I found this question hard. I eventually figured out what I was missing: I had forgotten that at least four employees must be selected.

This question places Y out. That also forces W out. You can draw this as an in-out diagram, it may help you to keep track:

We need at least four variables in. I’ve drawn that as a reminder in this diagram, but I won’t always repeat it.

So, Y and W are out. Since we need at least four employees in, we can have, at most, two more employees in the out group.

The answers ask who *can’t *be placed in. The right answer will be an employee that forces more than two other employees out if they are in.

That’s M. Refer to the diagram, look at “M in”, and you’ll see that O, P and S must be out. That’s five people out total, which is too many:

**E **is **CORRECT.**

**Want a free Logic Games lesson?**

Get a free sample of the Logic Games Mastery Seminar. Learn tips for going faster at logic games

For this question, I found the answer from using the answer to question 8. The answer has O, P, T, and Z on the team. So, Y is not on the team and yet these four people are. That lead me to eliminate answer choices A, B, C, and D, automatically giving me the answer of E. It took me 5 seconds to find the answer.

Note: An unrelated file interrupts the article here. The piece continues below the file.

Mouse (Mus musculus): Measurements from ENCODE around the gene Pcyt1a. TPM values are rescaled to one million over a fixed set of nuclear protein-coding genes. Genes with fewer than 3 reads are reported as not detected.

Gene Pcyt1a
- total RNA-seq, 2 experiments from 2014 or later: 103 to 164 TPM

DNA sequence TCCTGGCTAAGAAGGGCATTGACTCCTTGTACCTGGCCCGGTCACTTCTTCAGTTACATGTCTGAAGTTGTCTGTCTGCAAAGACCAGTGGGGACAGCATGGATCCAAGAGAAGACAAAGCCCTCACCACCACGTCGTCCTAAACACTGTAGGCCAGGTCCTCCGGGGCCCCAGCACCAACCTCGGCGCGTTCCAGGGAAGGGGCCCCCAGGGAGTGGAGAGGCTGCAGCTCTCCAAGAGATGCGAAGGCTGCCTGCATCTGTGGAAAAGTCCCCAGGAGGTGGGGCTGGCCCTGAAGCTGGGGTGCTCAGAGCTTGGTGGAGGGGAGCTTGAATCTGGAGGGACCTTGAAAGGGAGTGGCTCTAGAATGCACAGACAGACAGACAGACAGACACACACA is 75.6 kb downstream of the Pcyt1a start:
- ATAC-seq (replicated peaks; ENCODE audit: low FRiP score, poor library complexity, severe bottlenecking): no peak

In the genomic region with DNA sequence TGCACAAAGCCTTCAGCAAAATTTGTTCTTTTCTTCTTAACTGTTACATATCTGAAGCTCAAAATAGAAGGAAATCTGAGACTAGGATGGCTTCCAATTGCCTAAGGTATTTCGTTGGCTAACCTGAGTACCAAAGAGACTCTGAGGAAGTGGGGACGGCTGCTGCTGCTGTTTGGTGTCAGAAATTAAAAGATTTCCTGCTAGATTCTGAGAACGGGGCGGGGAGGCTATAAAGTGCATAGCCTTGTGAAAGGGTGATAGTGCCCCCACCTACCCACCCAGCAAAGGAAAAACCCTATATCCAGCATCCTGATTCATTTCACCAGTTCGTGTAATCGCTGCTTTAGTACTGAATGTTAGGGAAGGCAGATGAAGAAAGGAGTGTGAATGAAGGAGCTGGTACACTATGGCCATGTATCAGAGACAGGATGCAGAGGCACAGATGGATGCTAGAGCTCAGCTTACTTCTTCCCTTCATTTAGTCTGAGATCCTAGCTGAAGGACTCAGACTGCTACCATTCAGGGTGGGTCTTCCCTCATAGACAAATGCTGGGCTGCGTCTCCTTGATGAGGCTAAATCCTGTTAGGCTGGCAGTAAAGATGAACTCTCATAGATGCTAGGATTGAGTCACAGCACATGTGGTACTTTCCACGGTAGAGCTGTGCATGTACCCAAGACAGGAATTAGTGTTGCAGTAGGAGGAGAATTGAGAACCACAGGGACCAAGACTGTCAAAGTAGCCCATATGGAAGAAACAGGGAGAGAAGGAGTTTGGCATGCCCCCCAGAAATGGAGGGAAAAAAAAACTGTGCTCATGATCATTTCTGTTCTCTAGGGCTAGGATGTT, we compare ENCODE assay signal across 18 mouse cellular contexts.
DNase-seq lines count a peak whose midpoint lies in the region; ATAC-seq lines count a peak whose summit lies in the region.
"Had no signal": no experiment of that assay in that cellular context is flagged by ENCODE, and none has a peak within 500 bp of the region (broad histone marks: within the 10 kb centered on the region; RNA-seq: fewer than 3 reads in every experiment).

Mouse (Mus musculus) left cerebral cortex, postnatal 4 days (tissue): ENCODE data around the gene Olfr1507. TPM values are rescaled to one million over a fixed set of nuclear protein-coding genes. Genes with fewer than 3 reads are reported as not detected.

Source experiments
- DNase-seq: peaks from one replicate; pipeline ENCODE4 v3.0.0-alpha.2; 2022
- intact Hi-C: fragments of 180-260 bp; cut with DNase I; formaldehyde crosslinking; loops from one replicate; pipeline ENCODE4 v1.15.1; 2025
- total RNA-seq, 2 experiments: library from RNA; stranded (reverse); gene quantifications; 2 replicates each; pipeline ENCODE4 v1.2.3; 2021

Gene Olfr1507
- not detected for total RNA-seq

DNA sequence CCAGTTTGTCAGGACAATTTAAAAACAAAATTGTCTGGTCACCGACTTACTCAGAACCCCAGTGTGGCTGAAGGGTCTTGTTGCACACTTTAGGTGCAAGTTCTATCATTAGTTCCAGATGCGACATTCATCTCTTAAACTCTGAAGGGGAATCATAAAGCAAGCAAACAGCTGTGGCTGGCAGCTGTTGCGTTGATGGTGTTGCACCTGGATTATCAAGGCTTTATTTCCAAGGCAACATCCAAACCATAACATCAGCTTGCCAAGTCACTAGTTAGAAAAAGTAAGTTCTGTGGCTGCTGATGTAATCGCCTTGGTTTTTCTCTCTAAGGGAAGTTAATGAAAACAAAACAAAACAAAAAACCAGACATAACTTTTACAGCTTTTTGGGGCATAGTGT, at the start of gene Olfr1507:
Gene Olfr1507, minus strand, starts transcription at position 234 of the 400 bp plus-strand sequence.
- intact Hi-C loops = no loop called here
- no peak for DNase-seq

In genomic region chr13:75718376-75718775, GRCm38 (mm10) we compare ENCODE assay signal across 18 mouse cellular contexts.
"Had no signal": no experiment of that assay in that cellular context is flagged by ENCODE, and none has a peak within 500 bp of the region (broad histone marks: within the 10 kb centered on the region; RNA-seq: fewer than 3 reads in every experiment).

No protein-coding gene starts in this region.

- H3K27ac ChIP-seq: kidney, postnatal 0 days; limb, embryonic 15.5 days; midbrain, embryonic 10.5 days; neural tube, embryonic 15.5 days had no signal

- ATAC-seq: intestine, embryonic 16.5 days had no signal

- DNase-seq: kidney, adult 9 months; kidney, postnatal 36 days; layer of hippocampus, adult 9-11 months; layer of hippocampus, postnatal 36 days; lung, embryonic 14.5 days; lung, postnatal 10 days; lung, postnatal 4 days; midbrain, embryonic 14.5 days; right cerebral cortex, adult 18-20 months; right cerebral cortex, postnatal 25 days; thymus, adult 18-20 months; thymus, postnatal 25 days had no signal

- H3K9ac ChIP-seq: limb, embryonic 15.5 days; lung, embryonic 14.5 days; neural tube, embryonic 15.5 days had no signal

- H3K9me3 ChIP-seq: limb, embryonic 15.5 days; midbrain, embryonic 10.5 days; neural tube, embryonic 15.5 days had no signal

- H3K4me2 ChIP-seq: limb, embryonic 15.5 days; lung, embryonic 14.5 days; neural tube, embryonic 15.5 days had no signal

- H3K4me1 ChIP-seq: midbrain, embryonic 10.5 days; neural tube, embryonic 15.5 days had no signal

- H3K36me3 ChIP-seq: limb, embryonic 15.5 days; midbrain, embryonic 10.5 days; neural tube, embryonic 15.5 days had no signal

I was just wondering if this was an acceptable way to do a problem like this, given the right info in another question’s answer?

Yes, you could definitely use #8 to solve this question very quickly.

A word of caution about using your work from other questions, though: if you didn’t get the correct answer on the earlier question, there’s a very good chance that you won’t get the correct answer on the current question either. Since #8 is a relatively easy list question if you’ve mastered in/out games, then there’s less of a risk. But, keep in mind that if you’ve made just one mistake in your reading of the rules, then you could jeopardize your accuracy on both questions. That’s why I’d likely use the method in the explanation to solve this game, even if I had noticed what you’d noticed while doing the game myself. That way, I’d have one pretty good test of whether I’d written out my rules correctly–I usually check to make sure whether all the other answers are definitely incorrect when I’m doing the earlier questions of the game. I can then feel more confident in my answers to later questions, and reduce the chance of making a careless error in my initial setup and not catching it early.